A new report issued by the United Nations World Meteorological Agency (WMA), titled “The Human Cost of Disasters,” asserts climate change is causing more frequent and severe weather disasters each year. Yesterday, Climate Realism documented how the WMA report contradicted the UN’s own data and findings regarding drought and wildfires. Today, let’s address how the WMA report denies the UN’s own data regarding hurricanes.

The WMA report claims climate change is making hurricanes worse. However, the United Nations Intergovernmental Panel on Climate Change reports there is, “only low confidence for the attribution of any detectable changes in tropical cyclone activity to anthropogenic influences.” The U.N.’s hurricane and tropical storm data is reflected in the figure immediately below.

Also, citing data from the National Hurricane Center (NHC), Climate at a Glance: Hurricanes details that in the United States, hurricane impacts have in recent years been at an all-time low.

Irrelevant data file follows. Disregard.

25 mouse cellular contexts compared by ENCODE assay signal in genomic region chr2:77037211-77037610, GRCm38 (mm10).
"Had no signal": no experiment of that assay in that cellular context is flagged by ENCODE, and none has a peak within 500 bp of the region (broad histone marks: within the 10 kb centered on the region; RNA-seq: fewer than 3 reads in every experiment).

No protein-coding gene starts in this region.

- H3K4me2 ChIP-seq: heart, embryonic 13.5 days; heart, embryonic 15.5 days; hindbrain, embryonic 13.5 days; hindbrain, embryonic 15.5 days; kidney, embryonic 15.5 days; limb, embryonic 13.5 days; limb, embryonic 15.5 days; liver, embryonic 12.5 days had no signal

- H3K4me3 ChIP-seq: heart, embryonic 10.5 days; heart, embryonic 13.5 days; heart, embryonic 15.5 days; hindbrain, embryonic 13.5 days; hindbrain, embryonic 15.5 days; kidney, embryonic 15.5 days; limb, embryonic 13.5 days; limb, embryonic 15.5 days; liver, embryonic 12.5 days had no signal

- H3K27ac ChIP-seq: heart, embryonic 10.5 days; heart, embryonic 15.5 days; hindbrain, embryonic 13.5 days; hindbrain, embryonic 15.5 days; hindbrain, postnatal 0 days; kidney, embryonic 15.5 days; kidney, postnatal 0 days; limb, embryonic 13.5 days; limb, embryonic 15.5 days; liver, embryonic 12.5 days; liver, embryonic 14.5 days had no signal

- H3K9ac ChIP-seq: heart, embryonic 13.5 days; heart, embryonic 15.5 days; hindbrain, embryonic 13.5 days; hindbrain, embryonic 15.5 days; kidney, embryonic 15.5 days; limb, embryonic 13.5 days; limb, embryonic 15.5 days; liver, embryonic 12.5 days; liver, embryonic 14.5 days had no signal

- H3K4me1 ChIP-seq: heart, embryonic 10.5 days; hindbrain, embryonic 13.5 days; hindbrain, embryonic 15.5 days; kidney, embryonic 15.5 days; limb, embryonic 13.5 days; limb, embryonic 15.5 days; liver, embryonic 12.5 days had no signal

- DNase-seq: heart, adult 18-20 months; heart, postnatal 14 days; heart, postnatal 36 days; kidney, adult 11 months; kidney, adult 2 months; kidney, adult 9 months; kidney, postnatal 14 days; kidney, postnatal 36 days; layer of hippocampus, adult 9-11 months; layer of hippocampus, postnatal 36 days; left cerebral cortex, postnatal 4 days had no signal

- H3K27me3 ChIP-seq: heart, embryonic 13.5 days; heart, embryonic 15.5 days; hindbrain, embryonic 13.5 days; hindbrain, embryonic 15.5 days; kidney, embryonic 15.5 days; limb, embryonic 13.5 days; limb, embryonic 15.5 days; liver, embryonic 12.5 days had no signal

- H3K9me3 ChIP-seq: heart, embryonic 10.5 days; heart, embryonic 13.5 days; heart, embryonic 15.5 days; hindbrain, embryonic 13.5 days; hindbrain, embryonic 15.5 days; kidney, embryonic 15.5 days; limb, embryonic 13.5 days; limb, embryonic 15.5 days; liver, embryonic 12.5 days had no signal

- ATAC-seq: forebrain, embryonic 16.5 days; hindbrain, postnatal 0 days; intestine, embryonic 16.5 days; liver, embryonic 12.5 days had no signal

“The United States recently went more than a decade (2005 through 2017) without a major hurricane measuring Category 3 or higher, which is the longest such period in recorded history. The United States also recently experienced the fewest number of hurricane strikes in any eight-year period (2009 through 2017) in recorded history,” notes Climate at a Glance: Hurricanes.

So, to claim a mythical climate crisis exists, the United Nations WMA is denying the United Nations’ own findings regarding hurricanes.

As documented in yesterday’s Climate Realism article, the WMA is equally dishonest regarding other extreme weather events.

Figure 5 of the WMA’s own report (reprinted below) refutes the assertion that weather disasters are increasing.

WMA’s data show the number of weather-related disasters has declined by 15 percent since 2000, even as the earth has modestly warmed.

And climate summaries published by the U.N. Intergovernmental Panel on Climate Change (IPCC) conclude there is little or no evidence that extreme weather is getting worse.

H. Sterling Burnett, Ph.D. is managing editor of Environment & Climate News and a research fellow for environment and energy policy at The Heartland Institute. Burnett worked at the National Center for Policy Analysis for 18 years, most recently as a senior fellow in charge of NCPA’s environmental policy program. He has held various positions in professional and public policy organizations, including serving as a member of the Environment and Natural Resources Task Force in the Texas Comptroller’s e-Texas commission.

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